Whatever tends to strengthen the ties of kindred and friendship, or to promote offices of kindness and charity, claims the attention and favor of all good citizens; and among the very few usages which deserve the title of National Customs, our Thanksgiving festival may in this sense be ranked as first./ As such, its origin and history are worthy of inquiry, and as an act of Civil Authority, the Proclamation for its observance may be deemed entitled to a more permanent form of record than the casual chances of the periodical press.
The in-gathering of the fruits of the earth, has from time immemorial, and among all nations, been a season of gladness; and with such as possessed definite views of their obligations to the Unseen Providence that governs the Universe, has been accompanied by such forms of devotion as were deemed most appropriate to express their gratitude for this bounty, and their dependence for its continuance. In like manner, special instances of national success, of preservation from impending calamities, or of relief from grievous afflictions, have been made the subjects of such form of Thanksgiving as the occasion might suggest, and calamities have been sought to be averted or removed by Public Fasting and Prayer. Among most civilized countries these occasions have been marked by public ordinances directing the time and manner of observance.
We find at an early period of New England history, that special occasions of prosperity or calamity, were continually ascribed to the smiles or frowns of Providence, and often made the occasion of Public Thanksgiving or Fast; and the tone of religious sentiment which prevailed among the early Colonists, led in the infancy of their settlement, to the annual observance of each. The former was usually in autumn, and the latter in spring.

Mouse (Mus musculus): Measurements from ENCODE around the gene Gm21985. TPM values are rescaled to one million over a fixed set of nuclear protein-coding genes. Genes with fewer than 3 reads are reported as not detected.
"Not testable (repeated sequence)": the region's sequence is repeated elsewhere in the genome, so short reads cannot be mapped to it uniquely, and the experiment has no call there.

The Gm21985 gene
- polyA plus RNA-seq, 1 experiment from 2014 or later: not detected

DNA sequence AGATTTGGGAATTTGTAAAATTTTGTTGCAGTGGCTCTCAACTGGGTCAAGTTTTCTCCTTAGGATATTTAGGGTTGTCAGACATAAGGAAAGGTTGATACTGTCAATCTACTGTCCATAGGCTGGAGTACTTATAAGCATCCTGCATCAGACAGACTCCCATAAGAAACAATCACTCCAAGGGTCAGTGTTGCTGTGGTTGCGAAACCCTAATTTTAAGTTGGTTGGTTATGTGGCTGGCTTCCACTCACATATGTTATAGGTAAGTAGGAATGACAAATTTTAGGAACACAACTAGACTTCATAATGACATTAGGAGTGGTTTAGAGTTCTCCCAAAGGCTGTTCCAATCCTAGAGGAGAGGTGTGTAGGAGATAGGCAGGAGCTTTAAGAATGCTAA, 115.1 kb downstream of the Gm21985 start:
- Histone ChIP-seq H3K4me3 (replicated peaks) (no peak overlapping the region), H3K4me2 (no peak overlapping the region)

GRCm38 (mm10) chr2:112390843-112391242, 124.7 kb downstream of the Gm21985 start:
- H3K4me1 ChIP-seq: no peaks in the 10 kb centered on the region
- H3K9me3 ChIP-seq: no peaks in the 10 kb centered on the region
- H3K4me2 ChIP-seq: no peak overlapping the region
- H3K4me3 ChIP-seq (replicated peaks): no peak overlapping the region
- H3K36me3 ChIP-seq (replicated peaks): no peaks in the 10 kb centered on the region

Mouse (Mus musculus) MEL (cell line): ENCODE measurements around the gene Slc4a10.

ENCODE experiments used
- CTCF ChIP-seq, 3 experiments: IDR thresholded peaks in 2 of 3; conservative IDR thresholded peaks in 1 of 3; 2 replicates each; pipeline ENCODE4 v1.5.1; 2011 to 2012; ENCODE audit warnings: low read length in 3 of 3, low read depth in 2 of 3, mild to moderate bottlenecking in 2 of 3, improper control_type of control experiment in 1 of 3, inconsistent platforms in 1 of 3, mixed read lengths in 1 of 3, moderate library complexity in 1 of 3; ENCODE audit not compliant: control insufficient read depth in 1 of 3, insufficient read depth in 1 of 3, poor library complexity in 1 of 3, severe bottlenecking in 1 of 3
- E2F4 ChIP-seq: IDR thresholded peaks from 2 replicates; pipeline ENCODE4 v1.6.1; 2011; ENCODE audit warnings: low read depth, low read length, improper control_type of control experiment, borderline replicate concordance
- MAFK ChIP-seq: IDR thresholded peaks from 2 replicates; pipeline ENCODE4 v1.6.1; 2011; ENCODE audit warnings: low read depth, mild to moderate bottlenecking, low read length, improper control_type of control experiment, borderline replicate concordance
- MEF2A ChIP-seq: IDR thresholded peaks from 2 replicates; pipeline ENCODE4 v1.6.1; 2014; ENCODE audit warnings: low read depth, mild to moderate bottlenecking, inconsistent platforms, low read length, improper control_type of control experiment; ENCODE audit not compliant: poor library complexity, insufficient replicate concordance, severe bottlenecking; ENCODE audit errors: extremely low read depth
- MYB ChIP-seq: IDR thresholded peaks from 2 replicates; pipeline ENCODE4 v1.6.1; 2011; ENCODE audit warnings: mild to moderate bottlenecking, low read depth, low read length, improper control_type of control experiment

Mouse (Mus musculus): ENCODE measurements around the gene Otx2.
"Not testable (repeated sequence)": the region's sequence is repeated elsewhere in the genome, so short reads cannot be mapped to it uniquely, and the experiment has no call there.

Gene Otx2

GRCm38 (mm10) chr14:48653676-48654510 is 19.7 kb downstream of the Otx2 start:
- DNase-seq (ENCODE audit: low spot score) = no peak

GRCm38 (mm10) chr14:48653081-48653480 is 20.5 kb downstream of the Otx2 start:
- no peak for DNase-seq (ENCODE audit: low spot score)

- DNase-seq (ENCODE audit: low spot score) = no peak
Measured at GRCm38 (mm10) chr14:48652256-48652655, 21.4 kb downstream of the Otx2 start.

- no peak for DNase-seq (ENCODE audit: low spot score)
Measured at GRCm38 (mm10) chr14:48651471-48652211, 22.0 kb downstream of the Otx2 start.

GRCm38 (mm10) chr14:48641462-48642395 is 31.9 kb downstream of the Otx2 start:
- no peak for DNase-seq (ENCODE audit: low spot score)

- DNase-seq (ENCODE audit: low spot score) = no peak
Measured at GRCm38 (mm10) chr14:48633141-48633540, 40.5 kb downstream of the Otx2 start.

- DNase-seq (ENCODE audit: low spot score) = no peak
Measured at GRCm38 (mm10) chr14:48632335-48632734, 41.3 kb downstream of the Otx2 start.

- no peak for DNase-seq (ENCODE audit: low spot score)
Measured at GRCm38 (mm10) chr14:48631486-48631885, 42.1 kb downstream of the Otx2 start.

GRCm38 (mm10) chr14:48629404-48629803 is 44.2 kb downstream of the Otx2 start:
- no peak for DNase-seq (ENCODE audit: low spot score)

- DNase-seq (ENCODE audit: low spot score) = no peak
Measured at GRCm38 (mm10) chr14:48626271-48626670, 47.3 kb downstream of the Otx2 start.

… At an early period in the Revolution, the Continental Congress adopted the custom of invoking the Divine Favor by Public Fasting, Humiliation and Prayer, and the days thus appointed were generally in the spring months. It always suspended its own sessions upon the days thus set apart, when the public exigencies would allow.
… The Journals of the Continental Congress contain eight several appointments of Thanksgiving days, and the resolutions expressing the wishes of Congress upon this subject, were in the form of recommendations to the Executive heads of the State governments, reciting in appropriate terms, the occasion which prompted the observance, and the favors which a Benign Providence had conferred upon them as a people. With one exception, Congress suspended business upon the days it had appointed for Thanksgiving.
… The official announcement of peace between the United States and Great Britain, was regarded by Congress and our State Legislature as an event demanding a public expression of gratitude to the Supreme Ruler of the Universe, and at the joint suggestion of the Executive and Legislative authorities, it was unanimously decided to celebrate the happy event by a Solemn Thanksgiving.
… This custom is now observed in nearly every State and organized Territory in the Union.
Hough, Franklin Benjamin, 1822-1885. Proclamations for Thanksgiving, issued by the Continental Congress: Pres’t Washington, by the national and state governments on the Peace of 1815, and by the governors of New York since the introduction of the custom; with those of the governors of the several states in 1858. Munsell & Rowland, 1858. 183 pp. 28 cm.